The constrictor will tighten and remain locked but tightens like a ratchet - only one way - so it is adjustable from a large loose loop to an extremely tight loop around the object simply by pulling both ends (you can use pile hitches around say a couple of screwdrivers to get it really tight but at the risk of damaging the object around which it is tied) but it is very difficult to loosen unless the end is tucked to slip it (which won't affect it's ability to grip). It all depends on what you mean by "adjustable" - you can only adjust the first overhand knot in a reef knot the second locks the first in place and the constrictor is mechanically similar. However depending on your application the various arthroscopic knots and the Gleipnir (and its variations) may offer a better solution as Glenys and Luca have suggested.

Barry

Barry

kieranbarnard

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Re: self locking reef knot?
« Reply #6 on: September 24, 2013, 12:51:48 PM »
Hi Barry, Glenys and Luca,

Thank you so much for you advice and expertise which has been really very helpful.

I've been practising with the constrictor knot and it's definitely the best option as it is simple and the hold is very tight. I only need the knot to adjust one way, ie. from large diameter to small and I would not need to loosen.  The only issue now is that the constrictor does not hold it's shape: the two loops come apart when you let them go.  What I really need is a constrictor type knot that will hold it's shape and will tighten as the two ends are drawn apart simultaneously in opposite directions. does this exist?

Kieran

knot4u

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Re: self locking reef knot?
« Reply #7 on: September 24, 2013, 01:04:03 PM »

Gleipnir X

knot4u

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Re: self locking reef knot?
« Reply #8 on: September 24, 2013, 01:11:37 PM »
Strangle Knot
Blake's Hitch Reversed
ABOK #1674

WebAdmin

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Re: self locking reef knot?
« Reply #9 on: September 24, 2013, 01:33:56 PM »
Hi Luca,


Yes, that's one of the posts.  I thought they'd all been removed.  It's not the links, or the discussions, but the copying of the images that was the reason for the copyright-owner's request. 


Unfortunately, it has been a rather difficult year for me, and I have not been able to set aside devoted time to be able to cut and paste and repost without the images but with an explanation of what's been omitted and why, and where to go and how to see the images (you can look, but they'd like you to pay for the privilege of using them).  So, Kieran, this post may give you an idea of the sort of thing I was looking to direct you to, and a search for arthroscopic knots on the net will lead you to source literature :)  If not useful now, then maybe sometime in your future career :)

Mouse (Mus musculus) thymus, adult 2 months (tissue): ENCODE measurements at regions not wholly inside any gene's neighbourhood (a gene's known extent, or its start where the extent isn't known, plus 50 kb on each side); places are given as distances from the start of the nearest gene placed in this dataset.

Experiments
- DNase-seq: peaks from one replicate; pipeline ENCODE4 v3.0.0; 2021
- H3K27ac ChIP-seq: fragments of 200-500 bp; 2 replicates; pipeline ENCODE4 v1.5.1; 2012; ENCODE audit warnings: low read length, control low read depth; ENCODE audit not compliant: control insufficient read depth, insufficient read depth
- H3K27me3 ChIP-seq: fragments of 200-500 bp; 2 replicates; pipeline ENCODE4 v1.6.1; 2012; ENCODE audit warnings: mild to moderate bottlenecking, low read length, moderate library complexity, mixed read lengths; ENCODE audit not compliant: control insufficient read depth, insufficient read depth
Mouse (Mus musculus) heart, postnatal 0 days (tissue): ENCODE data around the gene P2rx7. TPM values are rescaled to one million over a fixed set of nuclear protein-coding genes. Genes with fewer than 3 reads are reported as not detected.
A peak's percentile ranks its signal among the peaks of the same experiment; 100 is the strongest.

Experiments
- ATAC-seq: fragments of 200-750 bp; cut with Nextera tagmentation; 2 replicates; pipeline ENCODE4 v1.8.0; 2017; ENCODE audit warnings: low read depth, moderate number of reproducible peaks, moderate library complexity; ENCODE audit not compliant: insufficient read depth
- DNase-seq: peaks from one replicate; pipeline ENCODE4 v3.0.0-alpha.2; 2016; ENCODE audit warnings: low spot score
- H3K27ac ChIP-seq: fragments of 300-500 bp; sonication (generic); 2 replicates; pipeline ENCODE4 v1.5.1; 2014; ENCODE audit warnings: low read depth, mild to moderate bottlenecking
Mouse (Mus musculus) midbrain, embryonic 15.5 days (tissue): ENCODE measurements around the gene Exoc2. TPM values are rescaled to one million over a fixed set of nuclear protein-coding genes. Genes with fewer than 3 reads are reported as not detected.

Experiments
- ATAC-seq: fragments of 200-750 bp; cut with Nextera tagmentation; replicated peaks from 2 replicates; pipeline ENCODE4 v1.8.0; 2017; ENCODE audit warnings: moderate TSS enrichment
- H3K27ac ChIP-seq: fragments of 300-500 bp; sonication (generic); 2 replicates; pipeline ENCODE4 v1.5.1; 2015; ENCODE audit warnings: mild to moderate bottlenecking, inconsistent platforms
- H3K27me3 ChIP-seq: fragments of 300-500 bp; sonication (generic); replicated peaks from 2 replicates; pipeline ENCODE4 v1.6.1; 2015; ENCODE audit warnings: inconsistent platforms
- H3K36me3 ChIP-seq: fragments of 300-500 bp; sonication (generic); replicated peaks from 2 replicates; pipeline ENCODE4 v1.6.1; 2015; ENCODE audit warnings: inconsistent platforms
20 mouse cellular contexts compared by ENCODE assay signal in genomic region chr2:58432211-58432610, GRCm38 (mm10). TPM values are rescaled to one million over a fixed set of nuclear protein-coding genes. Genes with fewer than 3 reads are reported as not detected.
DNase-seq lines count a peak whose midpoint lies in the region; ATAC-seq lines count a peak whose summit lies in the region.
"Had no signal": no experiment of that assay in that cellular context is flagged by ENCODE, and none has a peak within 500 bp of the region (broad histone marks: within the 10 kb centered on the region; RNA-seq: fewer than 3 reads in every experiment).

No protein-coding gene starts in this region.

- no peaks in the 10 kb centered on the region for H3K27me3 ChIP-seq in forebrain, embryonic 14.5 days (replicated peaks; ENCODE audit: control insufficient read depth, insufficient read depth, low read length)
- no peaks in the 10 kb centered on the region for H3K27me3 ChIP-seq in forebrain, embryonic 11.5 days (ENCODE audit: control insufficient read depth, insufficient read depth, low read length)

Regards
Glenys
Lesley
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kieranbarnard

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Re: self locking reef knot?
« Reply #10 on: September 25, 2013, 07:16:53 AM »
Knot4U - thanks so much for you suggestions.  I've had a try of each but I'm not convinced that any of them will hold their shape.  What I'm after is a contrictor type knot that will hold it's shape (without biting onto anything) and will go from large diameter to small diameter as you pull the opposing ends. I'm beginning the think that such a knot doesn't exist...  >:(

Glenys - thank you for your suggestions but I can't find any arthroscopy knots that fulfil the purpose above.

Kieran

Sweeney

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Re: self locking reef knot?
« Reply #11 on: September 25, 2013, 12:18:25 PM »
Knot4U - thanks so much for you suggestions.  I've had a try of each but I'm not convinced that any of them will hold their shape.  What I'm after is a contrictor type knot that will hold it's shape (without biting onto anything) and will go from large diameter to small diameter as you pull the opposing ends. I'm beginning the think that such a knot doesn't exist...  >:(